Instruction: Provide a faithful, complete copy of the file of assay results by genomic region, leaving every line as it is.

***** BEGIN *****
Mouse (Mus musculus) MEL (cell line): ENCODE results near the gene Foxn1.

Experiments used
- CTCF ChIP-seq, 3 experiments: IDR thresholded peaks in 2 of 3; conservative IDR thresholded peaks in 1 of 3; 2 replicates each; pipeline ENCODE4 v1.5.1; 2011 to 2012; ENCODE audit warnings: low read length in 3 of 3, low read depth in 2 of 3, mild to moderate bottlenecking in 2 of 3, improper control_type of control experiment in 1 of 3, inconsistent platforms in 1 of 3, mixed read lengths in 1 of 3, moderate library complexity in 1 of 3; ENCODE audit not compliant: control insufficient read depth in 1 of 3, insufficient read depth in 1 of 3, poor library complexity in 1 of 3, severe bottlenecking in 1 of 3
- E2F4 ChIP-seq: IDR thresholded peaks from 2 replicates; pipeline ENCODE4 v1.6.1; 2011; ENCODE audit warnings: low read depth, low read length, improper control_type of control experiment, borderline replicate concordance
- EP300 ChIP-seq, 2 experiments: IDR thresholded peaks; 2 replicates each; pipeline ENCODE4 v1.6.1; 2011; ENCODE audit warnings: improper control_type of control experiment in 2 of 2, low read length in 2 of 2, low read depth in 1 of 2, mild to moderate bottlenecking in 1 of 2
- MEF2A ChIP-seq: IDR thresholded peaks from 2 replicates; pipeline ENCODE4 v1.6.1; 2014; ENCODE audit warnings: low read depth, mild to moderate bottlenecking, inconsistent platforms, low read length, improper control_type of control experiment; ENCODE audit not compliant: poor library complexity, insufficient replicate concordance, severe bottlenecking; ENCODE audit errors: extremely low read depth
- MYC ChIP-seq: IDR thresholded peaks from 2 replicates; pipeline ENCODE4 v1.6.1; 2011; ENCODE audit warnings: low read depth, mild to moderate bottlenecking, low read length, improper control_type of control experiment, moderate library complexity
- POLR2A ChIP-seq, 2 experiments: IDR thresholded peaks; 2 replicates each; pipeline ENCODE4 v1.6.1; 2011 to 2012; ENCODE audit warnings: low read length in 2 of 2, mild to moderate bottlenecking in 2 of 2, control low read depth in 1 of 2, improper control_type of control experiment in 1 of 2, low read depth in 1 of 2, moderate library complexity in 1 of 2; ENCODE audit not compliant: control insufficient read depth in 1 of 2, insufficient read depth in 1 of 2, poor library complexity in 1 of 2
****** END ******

Mouse (Mus musculus) MEL (cell line): ENCODE results near the gene Foxn1.

Experiments used
- CTCF ChIP-seq, 3 experiments: IDR thresholded peaks in 2 of 3; conservative IDR thresholded peaks in 1 of 3; 2 replicates each; pipeline ENCODE4 v1.5.1; 2011 to 2012; ENCODE audit warnings: low read length in 3 of 3, low read depth in 2 of 3, mild to moderate bottlenecking in 2 of 3, improper control_type of control experiment in 1 of 3, inconsistent platforms in 1 of 3, mixed read lengths in 1 of 3, moderate library complexity in 1 of 3; ENCODE audit not compliant: control insufficient read depth in 1 of 3, insufficient read depth in 1 of 3, poor library complexity in 1 of 3, severe bottlenecking in 1 of 3
- E2F4 ChIP-seq: IDR thresholded peaks from 2 replicates; pipeline ENCODE4 v1.6.1; 2011; ENCODE audit warnings: low read depth, low read length, improper control_type of control experiment, borderline replicate concordance
- EP300 ChIP-seq, 2 experiments: IDR thresholded peaks; 2 replicates each; pipeline ENCODE4 v1.6.1; 2011; ENCODE audit warnings: improper control_type of control experiment in 2 of 2, low read length in 2 of 2, low read depth in 1 of 2, mild to moderate bottlenecking in 1 of 2
- MEF2A ChIP-seq: IDR thresholded peaks from 2 replicates; pipeline ENCODE4 v1.6.1; 2014; ENCODE audit warnings: low read depth, mild to moderate bottlenecking, inconsistent platforms, low read length, improper control_type of control experiment; ENCODE audit not compliant: poor library complexity, insufficient replicate concordance, severe bottlenecking; ENCODE audit errors: extremely low read depth
- MYC ChIP-seq: IDR thresholded peaks from 2 replicates; pipeline ENCODE4 v1.6.1; 2011; ENCODE audit warnings: low read depth, mild to moderate bottlenecking, low read length, improper control_type of control experiment, moderate library complexity
- POLR2A ChIP-seq, 2 experiments: IDR thresholded peaks; 2 replicates each; pipeline ENCODE4 v1.6.1; 2011 to 2012; ENCODE audit warnings: low read length in 2 of 2, mild to moderate bottlenecking in 2 of 2, control low read depth in 1 of 2, improper control_type of control experiment in 1 of 2, low read depth in 1 of 2, moderate library complexity in 1 of 2; ENCODE audit not compliant: control insufficient read depth in 1 of 2, insufficient read depth in 1 of 2, poor library complexity in 1 of 2